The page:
Some years ago a deliberate decision was made to let the water table rise on the Levels to preserve the wildlife habitat. The dredging machines were sold off for scrap and it was decided that the Levels should flood more often. According to Gordon Rayner, writing for The Telegraph: “Michael Eavis, the farmer and organiser of the Glastonbury Festival, said the Environment Agency had sold off 50 dredging machines for scrap several years ago because it had decided its priority was ‘to preserve the riverbank life—river oysters and little voles and things.’ He said: ‘It floods every winter here now. It's not a 100-year thing. It floods every single year and it never used to. For the sake of the meadows and the wild flowers and the fields and the farmers and the cows, this drainage has to be done. There's no other way of doing it. The choice is to abandon the farmland and let it all flood and leave it all to wading birds. (Farming) is so fundamentally important and an essential part of the Somerset Levels and the alternative is a terrible, terrible prospect.’ Critics of the Environment Agency have pointed out that it recently spent £31m creating a bird sanctuary at the mouth of the Parrett river in Somerset—six times the estimated cost of dredging. There have also been claims that the RSPB [the Royal Society for the Protection of Birds] has become too powerful a lobby group, with too much influence over the Environment Agency’s decisions on how to balance the needs of farmers with the needs of wildlife” (Gordon Rayner, “Dutch engineers could be called in to sort out Somerset Levels flooding,” The Telegraph [http://www.telegraph.co.uk/], Monday 10 February 2014).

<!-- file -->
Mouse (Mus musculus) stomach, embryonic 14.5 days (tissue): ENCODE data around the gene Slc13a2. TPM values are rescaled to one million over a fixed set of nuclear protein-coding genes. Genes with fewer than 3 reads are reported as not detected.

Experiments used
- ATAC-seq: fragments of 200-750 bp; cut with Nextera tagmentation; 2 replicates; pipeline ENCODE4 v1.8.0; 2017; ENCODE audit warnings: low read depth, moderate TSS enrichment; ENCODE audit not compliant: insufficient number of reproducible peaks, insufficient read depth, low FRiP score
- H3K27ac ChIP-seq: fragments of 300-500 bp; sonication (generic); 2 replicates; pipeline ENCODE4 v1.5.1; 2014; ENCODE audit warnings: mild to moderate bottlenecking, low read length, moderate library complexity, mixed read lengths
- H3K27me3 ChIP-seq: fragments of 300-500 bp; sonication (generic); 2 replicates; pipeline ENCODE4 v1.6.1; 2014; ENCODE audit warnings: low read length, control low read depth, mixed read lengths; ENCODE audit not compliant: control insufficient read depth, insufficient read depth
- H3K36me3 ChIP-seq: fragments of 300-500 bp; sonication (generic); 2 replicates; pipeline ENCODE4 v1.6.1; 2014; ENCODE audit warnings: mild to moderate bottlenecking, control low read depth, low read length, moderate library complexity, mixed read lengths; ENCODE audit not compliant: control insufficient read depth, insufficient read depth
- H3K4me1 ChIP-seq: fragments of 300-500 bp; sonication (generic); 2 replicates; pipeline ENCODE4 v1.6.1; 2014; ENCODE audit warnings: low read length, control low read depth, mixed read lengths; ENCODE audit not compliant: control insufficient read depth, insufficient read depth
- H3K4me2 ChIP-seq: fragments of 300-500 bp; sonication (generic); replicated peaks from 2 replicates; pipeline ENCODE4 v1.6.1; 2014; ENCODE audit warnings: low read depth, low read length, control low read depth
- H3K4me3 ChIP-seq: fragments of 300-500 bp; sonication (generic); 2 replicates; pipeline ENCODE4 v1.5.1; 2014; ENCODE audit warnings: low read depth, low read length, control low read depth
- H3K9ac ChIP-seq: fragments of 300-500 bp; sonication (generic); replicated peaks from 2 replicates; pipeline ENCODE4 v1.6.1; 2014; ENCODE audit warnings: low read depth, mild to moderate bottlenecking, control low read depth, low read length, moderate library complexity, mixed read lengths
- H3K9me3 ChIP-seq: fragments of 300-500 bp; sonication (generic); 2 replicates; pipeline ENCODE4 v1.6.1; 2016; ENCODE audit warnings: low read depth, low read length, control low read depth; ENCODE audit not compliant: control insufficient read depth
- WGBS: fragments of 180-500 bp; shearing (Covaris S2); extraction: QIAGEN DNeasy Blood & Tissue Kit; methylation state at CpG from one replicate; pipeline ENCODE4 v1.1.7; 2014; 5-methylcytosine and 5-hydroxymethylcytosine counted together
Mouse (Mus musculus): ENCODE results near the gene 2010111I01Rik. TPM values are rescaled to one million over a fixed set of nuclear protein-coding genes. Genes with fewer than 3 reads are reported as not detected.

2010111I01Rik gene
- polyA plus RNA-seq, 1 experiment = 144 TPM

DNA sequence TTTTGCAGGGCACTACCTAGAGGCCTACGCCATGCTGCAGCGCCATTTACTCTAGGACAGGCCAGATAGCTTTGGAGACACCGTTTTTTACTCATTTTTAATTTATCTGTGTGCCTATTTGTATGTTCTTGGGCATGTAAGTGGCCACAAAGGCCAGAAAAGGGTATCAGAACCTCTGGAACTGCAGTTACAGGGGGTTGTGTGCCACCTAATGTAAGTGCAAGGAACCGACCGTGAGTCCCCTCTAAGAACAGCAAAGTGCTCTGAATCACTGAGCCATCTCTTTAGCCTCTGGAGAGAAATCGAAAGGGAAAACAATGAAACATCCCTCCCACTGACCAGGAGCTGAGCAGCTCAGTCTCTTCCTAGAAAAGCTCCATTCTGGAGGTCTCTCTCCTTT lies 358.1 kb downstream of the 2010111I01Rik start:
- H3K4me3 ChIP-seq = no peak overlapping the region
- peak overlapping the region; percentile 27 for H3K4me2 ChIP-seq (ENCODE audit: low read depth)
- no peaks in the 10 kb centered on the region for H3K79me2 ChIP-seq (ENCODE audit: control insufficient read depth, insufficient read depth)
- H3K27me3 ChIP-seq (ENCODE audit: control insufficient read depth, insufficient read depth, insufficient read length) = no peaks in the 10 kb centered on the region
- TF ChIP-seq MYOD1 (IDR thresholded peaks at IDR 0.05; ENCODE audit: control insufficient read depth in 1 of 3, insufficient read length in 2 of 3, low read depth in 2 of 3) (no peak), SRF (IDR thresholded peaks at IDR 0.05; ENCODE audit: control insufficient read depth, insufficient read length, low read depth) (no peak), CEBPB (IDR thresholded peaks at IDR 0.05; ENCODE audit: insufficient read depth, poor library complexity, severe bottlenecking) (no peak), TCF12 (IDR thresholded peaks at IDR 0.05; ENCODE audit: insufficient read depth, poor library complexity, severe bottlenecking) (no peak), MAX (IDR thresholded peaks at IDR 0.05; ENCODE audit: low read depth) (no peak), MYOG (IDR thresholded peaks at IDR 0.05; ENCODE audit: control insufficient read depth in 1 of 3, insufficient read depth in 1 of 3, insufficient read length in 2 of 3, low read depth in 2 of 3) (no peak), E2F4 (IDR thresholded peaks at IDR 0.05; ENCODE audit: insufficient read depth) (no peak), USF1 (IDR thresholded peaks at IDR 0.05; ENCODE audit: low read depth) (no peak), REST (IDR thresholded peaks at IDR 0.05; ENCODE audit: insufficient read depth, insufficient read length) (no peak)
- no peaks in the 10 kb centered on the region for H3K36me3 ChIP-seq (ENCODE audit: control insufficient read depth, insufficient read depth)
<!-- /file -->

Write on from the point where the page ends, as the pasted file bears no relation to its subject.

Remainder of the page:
The reason for this is the growing acceptance of the ideology peddled by the eco-activists in which wildlife takes priority over man. The Bible teaches that God created man to develop the world, which was not meant to be a wilderness. Man’s Creation Mandate was to conquer the wilderness and tame it, and develop it: the result was civilisation. Of course managing wildlife is part of this and no one with a biblical understanding of this would want to see the extermination of species and the obliteration of the countryside etc.—rather the reverse. But man cannot live in a wilderness. Man’s job is to tame the wilderness and manage the earth for God’s glory and the betterment of mankind and the world itself. Part of that task in some countries has been draining the land and cultivating it so that it can sustain mankind. This is what has happened on the Levels, which without the management of man would be frequently in the condition it is now and worse. This management of the land was made possible by the deliberate policy of dredging to allow the water to drain off the land.
There is also a further aspect to this, namely deforestation of land for farming, since it has been argued that the existence of more forests and bogs on higher ground would help prevent excessive flooding down stream by holding back the water to some extent (See George Monbiot, “Dredging rivers won't stop floods. It will make them worse,” The Guardian [http://www.theguardian.com/], 20 January 2014). In other words, the alternative to dredging is to let the land revert to a wilderness. Of course there could be a balance between these two things. But it seems that such a balance has been achieved neither in the past nor in the present.